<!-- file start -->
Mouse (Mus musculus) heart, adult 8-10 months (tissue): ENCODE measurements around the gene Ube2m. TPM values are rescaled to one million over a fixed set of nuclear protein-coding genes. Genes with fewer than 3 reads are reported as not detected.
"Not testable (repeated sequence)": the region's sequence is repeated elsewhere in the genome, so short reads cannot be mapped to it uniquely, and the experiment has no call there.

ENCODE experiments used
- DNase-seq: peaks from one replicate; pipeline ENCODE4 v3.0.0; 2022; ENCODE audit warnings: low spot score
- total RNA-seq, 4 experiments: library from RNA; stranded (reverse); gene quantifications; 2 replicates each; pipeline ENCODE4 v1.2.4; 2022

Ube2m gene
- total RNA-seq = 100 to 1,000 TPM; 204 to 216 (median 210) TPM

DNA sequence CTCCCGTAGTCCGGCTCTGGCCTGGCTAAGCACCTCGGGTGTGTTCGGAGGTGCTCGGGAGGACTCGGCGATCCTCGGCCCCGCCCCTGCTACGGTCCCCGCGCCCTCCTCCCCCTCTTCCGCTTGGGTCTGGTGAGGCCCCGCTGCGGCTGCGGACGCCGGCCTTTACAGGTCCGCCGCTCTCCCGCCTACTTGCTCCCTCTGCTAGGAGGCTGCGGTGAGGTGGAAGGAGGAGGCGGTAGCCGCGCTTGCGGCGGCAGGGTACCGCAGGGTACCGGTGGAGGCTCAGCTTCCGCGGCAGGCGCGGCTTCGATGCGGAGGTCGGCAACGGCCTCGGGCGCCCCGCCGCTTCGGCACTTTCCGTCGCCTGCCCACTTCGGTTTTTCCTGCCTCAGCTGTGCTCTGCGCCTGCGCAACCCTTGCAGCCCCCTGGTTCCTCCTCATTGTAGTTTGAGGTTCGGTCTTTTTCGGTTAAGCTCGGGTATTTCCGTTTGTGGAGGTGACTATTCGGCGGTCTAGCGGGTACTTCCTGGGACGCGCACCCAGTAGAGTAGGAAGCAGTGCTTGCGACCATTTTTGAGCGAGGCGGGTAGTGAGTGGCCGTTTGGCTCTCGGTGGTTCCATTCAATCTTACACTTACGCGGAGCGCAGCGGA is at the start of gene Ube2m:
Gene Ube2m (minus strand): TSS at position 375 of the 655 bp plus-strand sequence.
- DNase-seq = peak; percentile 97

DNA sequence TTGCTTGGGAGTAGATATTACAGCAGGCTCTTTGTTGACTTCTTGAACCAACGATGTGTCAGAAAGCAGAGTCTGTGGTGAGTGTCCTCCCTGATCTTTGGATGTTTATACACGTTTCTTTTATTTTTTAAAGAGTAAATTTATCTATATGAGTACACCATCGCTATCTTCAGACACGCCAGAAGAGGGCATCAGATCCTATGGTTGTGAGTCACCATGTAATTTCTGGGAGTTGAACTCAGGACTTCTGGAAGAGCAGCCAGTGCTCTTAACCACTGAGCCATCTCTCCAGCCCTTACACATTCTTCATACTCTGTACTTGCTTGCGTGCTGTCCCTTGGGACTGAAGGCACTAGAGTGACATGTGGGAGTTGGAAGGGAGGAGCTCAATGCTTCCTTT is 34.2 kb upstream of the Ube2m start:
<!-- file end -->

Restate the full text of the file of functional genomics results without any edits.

Mouse (Mus musculus) heart, adult 8-10 months (tissue): ENCODE measurements around the gene Ube2m. TPM values are rescaled to one million over a fixed set of nuclear protein-coding genes. Genes with fewer than 3 reads are reported as not detected.
"Not testable (repeated sequence)": the region's sequence is repeated elsewhere in the genome, so short reads cannot be mapped to it uniquely, and the experiment has no call there.

ENCODE experiments used
- DNase-seq: peaks from one replicate; pipeline ENCODE4 v3.0.0; 2022; ENCODE audit warnings: low spot score
- total RNA-seq, 4 experiments: library from RNA; stranded (reverse); gene quantifications; 2 replicates each; pipeline ENCODE4 v1.2.4; 2022

Ube2m gene
- total RNA-seq = 100 to 1,000 TPM; 204 to 216 (median 210) TPM

DNA sequence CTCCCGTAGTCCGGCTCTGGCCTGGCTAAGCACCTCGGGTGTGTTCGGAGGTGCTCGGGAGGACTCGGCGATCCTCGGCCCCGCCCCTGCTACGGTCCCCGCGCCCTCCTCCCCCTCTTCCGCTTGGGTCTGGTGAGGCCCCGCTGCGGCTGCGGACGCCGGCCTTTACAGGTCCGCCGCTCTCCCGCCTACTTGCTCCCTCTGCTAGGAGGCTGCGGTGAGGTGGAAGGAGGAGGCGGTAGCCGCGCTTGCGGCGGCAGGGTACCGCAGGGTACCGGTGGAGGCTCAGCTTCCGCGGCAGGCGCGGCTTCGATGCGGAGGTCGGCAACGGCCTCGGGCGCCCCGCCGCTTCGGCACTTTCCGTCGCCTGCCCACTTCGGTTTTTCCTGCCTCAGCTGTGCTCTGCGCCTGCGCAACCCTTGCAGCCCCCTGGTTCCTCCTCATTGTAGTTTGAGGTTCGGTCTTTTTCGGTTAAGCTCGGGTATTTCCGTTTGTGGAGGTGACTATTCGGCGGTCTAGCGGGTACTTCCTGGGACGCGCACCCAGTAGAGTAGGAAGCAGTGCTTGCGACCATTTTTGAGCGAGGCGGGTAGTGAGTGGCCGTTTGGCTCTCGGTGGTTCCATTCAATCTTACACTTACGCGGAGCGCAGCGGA is at the start of gene Ube2m:
Gene Ube2m (minus strand): TSS at position 375 of the 655 bp plus-strand sequence.
- DNase-seq = peak; percentile 97

DNA sequence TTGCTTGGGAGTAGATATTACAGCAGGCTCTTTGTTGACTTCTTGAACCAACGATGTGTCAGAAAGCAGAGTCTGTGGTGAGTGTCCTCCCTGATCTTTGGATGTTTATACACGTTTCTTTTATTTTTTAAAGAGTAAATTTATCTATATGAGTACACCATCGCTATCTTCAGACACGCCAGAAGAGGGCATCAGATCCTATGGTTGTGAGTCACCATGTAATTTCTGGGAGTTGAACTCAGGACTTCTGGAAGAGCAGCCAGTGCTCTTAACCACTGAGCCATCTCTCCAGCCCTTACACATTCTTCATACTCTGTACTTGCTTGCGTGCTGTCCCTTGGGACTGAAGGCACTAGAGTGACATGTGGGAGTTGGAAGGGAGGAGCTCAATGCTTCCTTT is 34.2 kb upstream of the Ube2m start: